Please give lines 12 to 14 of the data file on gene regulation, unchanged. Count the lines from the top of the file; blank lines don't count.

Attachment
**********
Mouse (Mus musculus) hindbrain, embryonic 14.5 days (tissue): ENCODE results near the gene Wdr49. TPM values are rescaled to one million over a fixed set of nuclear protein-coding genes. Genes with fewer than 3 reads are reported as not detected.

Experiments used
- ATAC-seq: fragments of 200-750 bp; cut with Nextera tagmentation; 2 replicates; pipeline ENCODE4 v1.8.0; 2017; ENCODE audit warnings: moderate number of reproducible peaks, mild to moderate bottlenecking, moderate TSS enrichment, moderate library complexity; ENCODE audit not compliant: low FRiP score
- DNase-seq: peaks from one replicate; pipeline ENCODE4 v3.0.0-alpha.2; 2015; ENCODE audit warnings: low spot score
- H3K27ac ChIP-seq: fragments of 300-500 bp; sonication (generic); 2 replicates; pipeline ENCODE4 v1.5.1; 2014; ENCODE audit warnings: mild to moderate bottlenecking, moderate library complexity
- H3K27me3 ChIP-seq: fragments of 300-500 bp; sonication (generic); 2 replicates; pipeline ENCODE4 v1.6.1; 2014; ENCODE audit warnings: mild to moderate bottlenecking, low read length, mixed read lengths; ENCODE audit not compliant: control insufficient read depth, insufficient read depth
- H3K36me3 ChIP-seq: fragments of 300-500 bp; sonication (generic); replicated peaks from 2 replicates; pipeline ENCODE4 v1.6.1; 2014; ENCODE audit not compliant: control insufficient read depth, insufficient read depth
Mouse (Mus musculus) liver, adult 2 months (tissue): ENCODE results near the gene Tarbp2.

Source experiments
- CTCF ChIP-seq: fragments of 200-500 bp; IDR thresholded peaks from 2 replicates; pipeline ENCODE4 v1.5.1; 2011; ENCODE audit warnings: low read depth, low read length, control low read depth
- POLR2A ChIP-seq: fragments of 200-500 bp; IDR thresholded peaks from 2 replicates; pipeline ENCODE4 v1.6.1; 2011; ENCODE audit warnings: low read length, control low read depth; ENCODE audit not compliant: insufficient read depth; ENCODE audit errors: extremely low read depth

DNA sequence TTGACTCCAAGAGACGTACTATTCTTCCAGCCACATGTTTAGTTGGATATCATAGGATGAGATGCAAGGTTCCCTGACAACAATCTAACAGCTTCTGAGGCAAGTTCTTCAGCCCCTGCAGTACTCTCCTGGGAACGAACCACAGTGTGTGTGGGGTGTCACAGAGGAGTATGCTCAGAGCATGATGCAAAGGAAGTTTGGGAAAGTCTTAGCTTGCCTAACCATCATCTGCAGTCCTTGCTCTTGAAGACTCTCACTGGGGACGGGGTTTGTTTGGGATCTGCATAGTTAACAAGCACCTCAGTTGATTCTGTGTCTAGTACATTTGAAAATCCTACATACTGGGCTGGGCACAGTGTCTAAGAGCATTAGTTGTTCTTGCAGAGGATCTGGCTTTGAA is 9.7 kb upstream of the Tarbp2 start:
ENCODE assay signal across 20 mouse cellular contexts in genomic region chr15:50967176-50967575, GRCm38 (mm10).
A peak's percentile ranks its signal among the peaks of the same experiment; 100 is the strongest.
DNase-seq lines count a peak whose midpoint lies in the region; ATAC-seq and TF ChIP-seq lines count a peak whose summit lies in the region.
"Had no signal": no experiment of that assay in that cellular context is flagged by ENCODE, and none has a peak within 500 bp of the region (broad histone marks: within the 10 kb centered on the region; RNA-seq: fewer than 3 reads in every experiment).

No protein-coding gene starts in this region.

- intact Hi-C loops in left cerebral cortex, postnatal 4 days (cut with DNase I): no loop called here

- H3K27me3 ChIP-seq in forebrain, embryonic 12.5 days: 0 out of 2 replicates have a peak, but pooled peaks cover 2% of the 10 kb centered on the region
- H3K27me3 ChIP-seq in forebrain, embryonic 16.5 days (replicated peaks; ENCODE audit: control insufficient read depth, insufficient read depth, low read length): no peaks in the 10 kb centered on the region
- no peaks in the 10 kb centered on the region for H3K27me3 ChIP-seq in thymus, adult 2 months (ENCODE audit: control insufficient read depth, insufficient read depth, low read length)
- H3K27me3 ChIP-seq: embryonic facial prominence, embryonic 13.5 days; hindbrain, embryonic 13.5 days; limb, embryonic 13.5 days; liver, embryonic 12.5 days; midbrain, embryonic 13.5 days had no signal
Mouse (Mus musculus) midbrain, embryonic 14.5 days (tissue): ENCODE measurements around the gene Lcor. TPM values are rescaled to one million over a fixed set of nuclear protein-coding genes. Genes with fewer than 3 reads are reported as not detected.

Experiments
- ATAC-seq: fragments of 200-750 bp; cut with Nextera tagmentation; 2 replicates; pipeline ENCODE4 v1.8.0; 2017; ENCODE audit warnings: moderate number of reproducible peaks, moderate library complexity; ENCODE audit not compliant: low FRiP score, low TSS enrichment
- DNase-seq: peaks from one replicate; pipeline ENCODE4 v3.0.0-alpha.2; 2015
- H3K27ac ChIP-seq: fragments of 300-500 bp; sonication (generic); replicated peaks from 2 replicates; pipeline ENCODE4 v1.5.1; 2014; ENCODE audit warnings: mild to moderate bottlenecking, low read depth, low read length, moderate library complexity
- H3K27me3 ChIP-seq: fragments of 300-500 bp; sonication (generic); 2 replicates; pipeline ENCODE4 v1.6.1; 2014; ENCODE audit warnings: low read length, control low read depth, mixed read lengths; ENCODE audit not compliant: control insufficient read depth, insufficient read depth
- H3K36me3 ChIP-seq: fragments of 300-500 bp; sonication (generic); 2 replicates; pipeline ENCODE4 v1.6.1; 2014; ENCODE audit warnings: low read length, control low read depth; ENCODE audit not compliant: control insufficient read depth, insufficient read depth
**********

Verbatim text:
DNA sequence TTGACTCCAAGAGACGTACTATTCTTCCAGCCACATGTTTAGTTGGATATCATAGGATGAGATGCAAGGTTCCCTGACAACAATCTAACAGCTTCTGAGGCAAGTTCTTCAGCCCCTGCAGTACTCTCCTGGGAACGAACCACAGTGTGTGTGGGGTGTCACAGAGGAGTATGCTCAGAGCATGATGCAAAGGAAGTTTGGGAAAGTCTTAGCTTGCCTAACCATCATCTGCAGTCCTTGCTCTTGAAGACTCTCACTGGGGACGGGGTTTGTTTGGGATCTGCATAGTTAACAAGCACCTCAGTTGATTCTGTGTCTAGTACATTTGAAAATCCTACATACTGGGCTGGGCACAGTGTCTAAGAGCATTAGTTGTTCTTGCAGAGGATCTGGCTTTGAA is 9.7 kb upstream of the Tarbp2 start:
ENCODE assay signal across 20 mouse cellular contexts in genomic region chr15:50967176-50967575, GRCm38 (mm10).
A peak's percentile ranks its signal among the peaks of the same experiment; 100 is the strongest.